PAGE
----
If DNA concludes that Stevie is Johnny’s daughter, she would try to claim that she is entitled to a share of Johnny’s estate as an “omitted heir.” Under the governing MUPC statute, Stevie would need to prove either (1) she was born (or adopted) after Johnny executed his Will in April 2013 (making Stevie about seven years old, which is unrealistic); or (2) Johnny believed Stevie to be dead. It is unclear on the facts provided whether Johnny knew of Stevie’s existence, but Stevie would need to try to prove that Johnny believed she was dead. This is a tough argument to prove.

Stevie could also claim that she is part of the class of Johnny’s children. The facts state that Johnny and Moira’s 2013 Wills defined children to include Randall, Twyla, Alexis, and David.  Nevertheless, Stevie should review Johnny’s Will and Trust to see if there is any wiggle room in the language to fall within the class of children and/or if there is exclusionary language for any other children besides those specifically defined.

Lastly, it seems that Stevie could fall within the class of Johnny’s “issue” in Johnny’s parents’ Family Trust. Through Johnny’s Will, he exercised a limited power of appointment that had been granted to him in such Family Trust, directing that income from that trust be paid to his spouse, Moira, for her lifetime. That Family Trust, by its terms, would terminate upon the last to die of Johnny and his four siblings, at which time the remaining principal would distribute outright to the issue of Johnny and his siblings by right of representation.

This class is large because it includes Johnny and his four siblings’ issue.  Under the MUPC, “issue” refers to “descendants,” which is defined as “all of such individual’s descendants of all generation.” Based on the facts, it is unclear if this Family Trust terminates upon Johnny’s death or whether any of Johnny’s siblings are still alive. In any event, Stevie has a strong argument to include her as Johnny’s issue upon the termination of the Family Trust. It is likely that the Trustee of this Family Trust would file a Complaint for Instructions as to whether Steve is includable in the class to receive part of the principal distribution at the time of termination.  Again, a sibling DNA test would be necessary here if it had not been performed in the estate matter.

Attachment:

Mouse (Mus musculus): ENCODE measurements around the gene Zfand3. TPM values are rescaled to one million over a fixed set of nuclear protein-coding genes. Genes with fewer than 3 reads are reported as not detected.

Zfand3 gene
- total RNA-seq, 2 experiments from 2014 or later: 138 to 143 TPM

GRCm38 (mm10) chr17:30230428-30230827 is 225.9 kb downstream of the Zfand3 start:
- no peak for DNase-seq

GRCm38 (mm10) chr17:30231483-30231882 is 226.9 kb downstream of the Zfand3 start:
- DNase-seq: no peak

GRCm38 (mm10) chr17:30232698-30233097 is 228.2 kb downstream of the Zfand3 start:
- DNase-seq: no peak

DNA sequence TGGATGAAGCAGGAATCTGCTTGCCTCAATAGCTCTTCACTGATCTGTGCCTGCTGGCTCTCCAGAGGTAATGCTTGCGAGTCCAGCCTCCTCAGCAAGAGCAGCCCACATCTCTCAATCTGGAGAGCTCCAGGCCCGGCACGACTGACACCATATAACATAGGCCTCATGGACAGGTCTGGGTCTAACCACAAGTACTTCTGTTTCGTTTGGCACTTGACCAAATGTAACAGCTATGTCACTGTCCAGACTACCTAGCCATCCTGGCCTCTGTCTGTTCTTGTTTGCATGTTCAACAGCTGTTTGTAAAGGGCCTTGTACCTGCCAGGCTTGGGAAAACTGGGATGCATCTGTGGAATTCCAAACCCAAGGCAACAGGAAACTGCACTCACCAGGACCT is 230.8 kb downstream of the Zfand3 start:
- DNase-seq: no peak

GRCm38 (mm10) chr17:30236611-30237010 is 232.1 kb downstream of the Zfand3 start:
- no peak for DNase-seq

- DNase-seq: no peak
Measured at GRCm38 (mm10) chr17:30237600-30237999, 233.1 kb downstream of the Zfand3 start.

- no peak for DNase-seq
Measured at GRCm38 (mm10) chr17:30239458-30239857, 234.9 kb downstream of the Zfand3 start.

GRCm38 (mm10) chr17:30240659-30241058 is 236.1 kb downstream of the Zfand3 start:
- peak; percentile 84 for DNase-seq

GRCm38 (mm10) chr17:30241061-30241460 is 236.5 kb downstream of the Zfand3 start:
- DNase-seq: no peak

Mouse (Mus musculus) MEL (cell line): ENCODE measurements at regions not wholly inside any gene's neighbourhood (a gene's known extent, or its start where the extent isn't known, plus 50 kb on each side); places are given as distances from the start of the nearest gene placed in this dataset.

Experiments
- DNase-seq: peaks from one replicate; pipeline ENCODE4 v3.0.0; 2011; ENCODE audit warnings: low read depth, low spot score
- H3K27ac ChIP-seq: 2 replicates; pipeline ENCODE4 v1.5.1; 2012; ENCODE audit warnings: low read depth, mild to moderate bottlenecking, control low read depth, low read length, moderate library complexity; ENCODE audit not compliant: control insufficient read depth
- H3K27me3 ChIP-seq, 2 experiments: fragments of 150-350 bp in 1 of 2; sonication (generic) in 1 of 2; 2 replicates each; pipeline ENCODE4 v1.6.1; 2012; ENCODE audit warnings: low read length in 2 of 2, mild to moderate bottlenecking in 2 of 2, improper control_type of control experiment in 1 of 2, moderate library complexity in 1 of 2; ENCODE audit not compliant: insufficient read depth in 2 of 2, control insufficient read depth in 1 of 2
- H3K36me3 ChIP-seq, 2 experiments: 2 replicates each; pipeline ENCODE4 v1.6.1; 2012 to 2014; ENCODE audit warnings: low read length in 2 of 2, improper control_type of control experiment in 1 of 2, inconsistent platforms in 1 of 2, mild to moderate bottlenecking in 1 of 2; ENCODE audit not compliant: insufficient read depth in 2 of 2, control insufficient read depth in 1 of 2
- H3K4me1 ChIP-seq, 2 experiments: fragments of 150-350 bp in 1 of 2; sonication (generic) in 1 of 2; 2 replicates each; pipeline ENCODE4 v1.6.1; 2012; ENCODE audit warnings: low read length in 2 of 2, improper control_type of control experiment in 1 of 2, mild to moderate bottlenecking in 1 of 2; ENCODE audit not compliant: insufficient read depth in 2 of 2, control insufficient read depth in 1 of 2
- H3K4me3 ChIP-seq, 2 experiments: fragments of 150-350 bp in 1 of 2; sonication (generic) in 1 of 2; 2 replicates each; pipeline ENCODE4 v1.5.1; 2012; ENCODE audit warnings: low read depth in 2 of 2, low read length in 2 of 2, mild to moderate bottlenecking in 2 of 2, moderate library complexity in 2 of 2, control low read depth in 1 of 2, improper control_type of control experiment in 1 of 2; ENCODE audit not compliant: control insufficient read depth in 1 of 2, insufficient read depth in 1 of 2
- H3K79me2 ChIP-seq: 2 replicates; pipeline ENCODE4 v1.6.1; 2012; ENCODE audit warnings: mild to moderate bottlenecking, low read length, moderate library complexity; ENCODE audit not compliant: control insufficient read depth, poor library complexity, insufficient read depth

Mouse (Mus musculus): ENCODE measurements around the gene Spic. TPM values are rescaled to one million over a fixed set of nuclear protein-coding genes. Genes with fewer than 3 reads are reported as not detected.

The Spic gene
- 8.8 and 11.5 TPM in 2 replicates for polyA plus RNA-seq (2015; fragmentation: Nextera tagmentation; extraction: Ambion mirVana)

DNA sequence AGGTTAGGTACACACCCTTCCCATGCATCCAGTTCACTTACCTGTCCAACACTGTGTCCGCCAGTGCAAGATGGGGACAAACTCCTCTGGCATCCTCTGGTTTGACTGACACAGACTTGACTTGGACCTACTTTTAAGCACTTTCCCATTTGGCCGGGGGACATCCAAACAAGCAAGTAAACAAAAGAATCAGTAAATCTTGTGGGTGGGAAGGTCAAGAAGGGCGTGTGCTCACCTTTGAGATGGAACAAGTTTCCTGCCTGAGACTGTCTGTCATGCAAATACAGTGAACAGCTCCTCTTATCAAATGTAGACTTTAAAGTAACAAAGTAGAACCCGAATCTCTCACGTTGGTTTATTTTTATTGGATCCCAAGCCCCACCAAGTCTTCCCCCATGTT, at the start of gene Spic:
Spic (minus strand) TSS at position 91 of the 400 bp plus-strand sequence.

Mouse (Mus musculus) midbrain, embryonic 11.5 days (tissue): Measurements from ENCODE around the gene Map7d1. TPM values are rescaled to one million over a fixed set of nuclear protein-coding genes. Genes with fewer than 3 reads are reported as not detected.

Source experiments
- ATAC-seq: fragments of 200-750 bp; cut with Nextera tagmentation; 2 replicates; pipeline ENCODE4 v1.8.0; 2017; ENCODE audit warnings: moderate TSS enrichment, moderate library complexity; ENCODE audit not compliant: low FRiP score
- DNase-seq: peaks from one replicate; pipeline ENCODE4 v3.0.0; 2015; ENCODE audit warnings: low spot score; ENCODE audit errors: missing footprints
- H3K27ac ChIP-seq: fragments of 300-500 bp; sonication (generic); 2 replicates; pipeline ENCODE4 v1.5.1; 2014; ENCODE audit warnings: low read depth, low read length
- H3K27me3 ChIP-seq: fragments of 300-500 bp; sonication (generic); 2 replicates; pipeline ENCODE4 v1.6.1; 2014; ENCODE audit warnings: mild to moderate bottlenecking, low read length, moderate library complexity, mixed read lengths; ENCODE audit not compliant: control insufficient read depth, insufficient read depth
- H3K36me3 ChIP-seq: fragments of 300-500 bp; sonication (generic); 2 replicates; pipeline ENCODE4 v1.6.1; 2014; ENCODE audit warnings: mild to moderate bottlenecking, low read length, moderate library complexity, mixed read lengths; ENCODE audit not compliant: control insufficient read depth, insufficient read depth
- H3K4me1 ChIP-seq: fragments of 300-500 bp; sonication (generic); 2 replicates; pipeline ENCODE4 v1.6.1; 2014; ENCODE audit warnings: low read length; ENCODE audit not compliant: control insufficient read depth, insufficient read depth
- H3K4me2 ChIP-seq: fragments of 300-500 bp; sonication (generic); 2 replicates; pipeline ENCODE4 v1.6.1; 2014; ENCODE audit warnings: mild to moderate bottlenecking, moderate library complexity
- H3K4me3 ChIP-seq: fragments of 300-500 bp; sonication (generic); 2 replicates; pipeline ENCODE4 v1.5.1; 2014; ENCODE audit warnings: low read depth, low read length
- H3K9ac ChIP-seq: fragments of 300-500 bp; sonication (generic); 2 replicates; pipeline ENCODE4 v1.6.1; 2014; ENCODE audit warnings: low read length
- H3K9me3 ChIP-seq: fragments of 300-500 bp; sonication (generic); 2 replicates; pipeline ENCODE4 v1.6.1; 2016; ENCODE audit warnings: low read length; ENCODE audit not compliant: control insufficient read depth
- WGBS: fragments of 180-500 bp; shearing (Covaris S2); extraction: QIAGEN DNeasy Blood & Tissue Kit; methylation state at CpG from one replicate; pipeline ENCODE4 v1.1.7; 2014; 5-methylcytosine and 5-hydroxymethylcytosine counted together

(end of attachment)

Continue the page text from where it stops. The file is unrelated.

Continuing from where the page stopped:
Although Stevie’s situation seems farfetched, this type of situation occurs! In the last few years, ancestry kits such as 23 and Me have allowed people to search their family history. Even today with Black Friday sales going on, for the low sale price of $79, anyone can learn their family tree, ancestry reports, and DNA relatives, as well as health disposition reports. The results can connect previously unknown – yet very close – relatives, thereby revealing some family secrets and creating a potential inheritance windfall.

The most important way to avoid a similar situation is to update your estate plan regularly.  For example, as explained above, Stevie is unlikely to inherit as an “omitted heir” because she was not born after Johnny executed the Will (and it is difficult to prove that Johnny thought she was dead). The situation might have been different had Johnny never executed the 2013 Will and had an old Will that predated Stevie’s birth.

If you have any questions about inheritance rights, this is a fascinating and developing area of the law so be sure to consult with a skilled estate and trust litigator.